May 8, 2008
Don’t Be Fooled by Nuclear Industry Shill; Environmentalists Are Not Backing New Reactors
Nuclear Power Plant Proposed for Victoria Puts Region at Risk
AUSTIN, Texas – While an environmental consultant brought to Victoria to tout nuclear energy is quick to claim that a new reactor proposed for the area would be “clean and safe,” he is less likely to discuss today at a private gathering of business and community leaders his ties to the industry, which is sponsoring his speaking tour.
Since 2006, Patrick Moore has been a paid spokesperson for the nuclear industry. He is co-chair of the Clean and Safe Energy Coalition, which is wholly funded by the nuclear industry lobby group, the Nuclear Energy Institute.
“While Moore wants people to believe that talking points crafted by the nuclear industry are the prevailing position of the environmental community, the fact is no major environmental organization promotes the expansion of nuclear power as a solution to global warming,” said Tom “Smitty” Smith, director of Public Citizen’s Texas office. “The facts remain: Nuclear power is dangerous, environmentally malignant and an uneconomical energy source.”
The Victoria Economic Development Corporation, which is hosting Moore’s presentation, has billed the event as a discussion on energy issues in Texas and the environmental benefits of nuclear power generation. The talk follows the announcement by Illinois-based utility Exelon Nuclear that it wants to build a new reactor in the area, breaking from the industry’s usual strategy of choosing sites where reactors already exist and where opposition is less likely.
“The failure of both the Victoria Economic Development Corporation and Moore to disclose his relationship with the nuclear industry is blatantly deceptive,” Smith said.
The arguments against nuclear power are overwhelming, Smith said. Nuclear plants face safety shortcomings and lack protection from terrorist attacks. Nuclear power is not a clean energy source, producing low- and high-level radioactive waste at every step of the process – from uranium mining to energy production. That waste will remain dangerously radioactive for tens of thousands of years. Then there is the more than $13 billion a year in taxpayer subsidies the industry receives. In fact, without huge subsidies, nuclear power companies would close their doors, Smith said.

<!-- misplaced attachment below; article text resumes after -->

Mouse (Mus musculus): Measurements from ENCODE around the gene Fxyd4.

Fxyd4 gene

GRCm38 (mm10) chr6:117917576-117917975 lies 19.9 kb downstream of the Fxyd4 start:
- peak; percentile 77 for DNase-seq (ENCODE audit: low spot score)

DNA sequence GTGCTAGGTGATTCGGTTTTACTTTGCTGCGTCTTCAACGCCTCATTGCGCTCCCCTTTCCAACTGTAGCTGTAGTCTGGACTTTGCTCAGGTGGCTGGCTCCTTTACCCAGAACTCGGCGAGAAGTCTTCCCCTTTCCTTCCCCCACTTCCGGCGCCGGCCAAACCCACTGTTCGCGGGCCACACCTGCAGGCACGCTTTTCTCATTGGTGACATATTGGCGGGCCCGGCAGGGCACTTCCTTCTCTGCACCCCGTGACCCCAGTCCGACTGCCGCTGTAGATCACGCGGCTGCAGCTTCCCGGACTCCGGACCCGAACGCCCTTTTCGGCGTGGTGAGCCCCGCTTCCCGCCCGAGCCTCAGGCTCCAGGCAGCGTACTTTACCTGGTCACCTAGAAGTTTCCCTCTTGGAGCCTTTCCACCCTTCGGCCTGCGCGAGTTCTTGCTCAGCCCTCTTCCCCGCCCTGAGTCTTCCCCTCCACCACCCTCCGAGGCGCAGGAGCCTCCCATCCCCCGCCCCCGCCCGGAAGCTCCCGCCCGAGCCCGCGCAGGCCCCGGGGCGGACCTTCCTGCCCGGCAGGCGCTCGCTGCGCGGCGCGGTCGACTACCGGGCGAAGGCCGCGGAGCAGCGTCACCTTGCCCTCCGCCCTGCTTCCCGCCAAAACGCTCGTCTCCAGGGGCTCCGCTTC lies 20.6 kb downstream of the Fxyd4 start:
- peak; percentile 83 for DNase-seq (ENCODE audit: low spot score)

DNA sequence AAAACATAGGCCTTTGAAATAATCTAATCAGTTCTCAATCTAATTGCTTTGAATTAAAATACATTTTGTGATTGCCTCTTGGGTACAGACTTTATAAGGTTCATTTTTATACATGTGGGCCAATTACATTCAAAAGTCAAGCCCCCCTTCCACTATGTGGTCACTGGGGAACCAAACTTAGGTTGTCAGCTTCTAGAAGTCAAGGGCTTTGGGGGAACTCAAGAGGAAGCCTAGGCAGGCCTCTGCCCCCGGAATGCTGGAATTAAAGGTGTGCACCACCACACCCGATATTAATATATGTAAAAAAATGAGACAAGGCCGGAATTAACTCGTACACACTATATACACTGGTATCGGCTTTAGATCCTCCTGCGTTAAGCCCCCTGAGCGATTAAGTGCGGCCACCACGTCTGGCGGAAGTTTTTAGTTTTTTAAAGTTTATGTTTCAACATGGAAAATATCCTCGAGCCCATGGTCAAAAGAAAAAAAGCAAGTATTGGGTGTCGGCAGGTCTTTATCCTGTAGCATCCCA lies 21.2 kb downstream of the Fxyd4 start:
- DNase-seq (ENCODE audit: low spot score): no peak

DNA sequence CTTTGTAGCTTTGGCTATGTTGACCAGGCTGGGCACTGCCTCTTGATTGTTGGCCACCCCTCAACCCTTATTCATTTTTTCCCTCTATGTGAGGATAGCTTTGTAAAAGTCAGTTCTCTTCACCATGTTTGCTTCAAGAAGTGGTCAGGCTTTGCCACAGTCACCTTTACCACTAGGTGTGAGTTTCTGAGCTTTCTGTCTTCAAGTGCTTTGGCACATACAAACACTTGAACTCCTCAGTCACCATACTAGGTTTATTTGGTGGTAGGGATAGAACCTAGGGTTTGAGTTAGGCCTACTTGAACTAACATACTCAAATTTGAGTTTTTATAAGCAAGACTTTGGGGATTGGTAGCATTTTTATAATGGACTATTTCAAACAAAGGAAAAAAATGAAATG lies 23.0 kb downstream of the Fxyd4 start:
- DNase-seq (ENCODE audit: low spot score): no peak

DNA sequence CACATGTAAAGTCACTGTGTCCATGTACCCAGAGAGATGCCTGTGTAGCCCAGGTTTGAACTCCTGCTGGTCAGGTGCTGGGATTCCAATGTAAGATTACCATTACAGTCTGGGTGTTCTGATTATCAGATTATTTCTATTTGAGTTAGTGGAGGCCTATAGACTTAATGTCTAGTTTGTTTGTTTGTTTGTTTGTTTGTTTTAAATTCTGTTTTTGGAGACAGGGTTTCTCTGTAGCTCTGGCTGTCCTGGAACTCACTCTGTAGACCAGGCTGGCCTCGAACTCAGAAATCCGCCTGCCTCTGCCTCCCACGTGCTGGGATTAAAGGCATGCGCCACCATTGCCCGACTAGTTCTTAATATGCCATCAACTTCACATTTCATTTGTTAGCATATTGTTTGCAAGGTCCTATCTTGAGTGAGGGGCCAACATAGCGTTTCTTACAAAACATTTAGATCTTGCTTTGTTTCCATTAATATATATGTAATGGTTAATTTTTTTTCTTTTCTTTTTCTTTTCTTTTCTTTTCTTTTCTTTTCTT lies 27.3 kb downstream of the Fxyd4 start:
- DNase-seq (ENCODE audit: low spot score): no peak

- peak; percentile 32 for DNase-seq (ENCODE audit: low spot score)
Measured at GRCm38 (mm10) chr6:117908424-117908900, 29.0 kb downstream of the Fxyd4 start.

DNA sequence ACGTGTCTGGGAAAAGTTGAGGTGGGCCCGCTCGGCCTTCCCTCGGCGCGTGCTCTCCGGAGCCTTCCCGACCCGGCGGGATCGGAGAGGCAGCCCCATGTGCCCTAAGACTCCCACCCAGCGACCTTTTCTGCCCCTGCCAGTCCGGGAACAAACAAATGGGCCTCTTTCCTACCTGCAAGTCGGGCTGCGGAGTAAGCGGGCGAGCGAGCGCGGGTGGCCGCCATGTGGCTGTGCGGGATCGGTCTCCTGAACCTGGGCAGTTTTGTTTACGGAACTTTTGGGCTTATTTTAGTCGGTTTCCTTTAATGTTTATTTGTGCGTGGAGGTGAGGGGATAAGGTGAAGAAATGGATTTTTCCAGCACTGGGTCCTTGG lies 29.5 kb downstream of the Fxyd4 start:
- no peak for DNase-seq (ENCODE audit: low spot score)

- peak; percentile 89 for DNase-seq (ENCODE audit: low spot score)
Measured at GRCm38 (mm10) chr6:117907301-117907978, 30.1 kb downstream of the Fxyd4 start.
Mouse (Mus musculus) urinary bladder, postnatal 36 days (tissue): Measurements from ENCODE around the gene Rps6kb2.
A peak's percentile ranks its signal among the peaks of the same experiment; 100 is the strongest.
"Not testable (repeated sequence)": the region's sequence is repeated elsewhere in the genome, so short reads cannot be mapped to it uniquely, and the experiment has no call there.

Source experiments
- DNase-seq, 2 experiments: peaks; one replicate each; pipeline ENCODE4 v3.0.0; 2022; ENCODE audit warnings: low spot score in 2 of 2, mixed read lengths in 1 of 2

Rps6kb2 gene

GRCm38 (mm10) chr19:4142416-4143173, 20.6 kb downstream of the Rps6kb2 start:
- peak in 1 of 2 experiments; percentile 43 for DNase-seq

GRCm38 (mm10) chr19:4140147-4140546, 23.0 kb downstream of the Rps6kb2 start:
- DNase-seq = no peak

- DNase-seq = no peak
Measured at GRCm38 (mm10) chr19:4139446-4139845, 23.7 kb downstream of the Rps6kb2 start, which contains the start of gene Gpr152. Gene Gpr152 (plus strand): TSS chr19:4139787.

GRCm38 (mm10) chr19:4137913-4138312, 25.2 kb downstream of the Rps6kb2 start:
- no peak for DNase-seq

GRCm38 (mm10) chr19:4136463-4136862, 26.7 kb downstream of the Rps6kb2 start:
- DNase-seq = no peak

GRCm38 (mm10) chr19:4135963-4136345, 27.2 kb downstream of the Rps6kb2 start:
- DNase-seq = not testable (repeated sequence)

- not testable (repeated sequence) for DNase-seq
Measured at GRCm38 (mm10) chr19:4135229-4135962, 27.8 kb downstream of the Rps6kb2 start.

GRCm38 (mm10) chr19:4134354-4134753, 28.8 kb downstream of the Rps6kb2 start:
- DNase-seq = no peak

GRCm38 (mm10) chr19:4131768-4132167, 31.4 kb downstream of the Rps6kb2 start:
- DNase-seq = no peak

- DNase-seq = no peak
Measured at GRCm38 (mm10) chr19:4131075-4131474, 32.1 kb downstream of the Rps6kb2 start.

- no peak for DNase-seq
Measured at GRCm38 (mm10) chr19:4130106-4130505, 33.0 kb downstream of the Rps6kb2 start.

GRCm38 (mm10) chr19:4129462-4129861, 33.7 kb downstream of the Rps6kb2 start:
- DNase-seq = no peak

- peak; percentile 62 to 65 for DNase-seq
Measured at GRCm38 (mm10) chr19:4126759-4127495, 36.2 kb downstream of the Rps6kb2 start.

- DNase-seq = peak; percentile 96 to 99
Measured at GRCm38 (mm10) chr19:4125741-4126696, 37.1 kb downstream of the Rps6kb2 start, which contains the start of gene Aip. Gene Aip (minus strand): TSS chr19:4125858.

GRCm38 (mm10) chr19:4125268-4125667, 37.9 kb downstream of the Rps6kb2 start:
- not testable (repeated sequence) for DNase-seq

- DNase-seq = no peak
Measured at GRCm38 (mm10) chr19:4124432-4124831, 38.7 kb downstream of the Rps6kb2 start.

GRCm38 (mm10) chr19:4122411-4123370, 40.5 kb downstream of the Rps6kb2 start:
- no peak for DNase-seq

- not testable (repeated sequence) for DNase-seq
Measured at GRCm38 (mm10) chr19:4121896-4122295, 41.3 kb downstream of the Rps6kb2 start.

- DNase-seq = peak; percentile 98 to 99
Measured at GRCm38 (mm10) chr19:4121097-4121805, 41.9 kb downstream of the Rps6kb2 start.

Residents and decision-makers in Victoria should demand a balanced examination of nuclear technology and the impacts it would have on their community, not a distorted view of nuclear power served up by an industry spokesperson at a meeting closed to the public, said Sandra McKenzie, a local Victoria attorney.
“Before allowing an industry to make such a huge change in our way of life, the citizens of this community deserve an opportunity to have all of our questions and concerns addressed,” McKenzie said. “A closed forum does not allow for the type of dialogue that Victoria needs to engage in before making a decision on an issue that will change the face of our community for generations to come.”
Moore’s claim of being an environmentalist is based on his work with Greenpeace in the early 1970s. But since the early 1990s, Moore has worked as a corporate consultant for groups looking to put an environmental spin on such things as genetically modified crops, PVCs and how to dispose of toxic mining byproducts.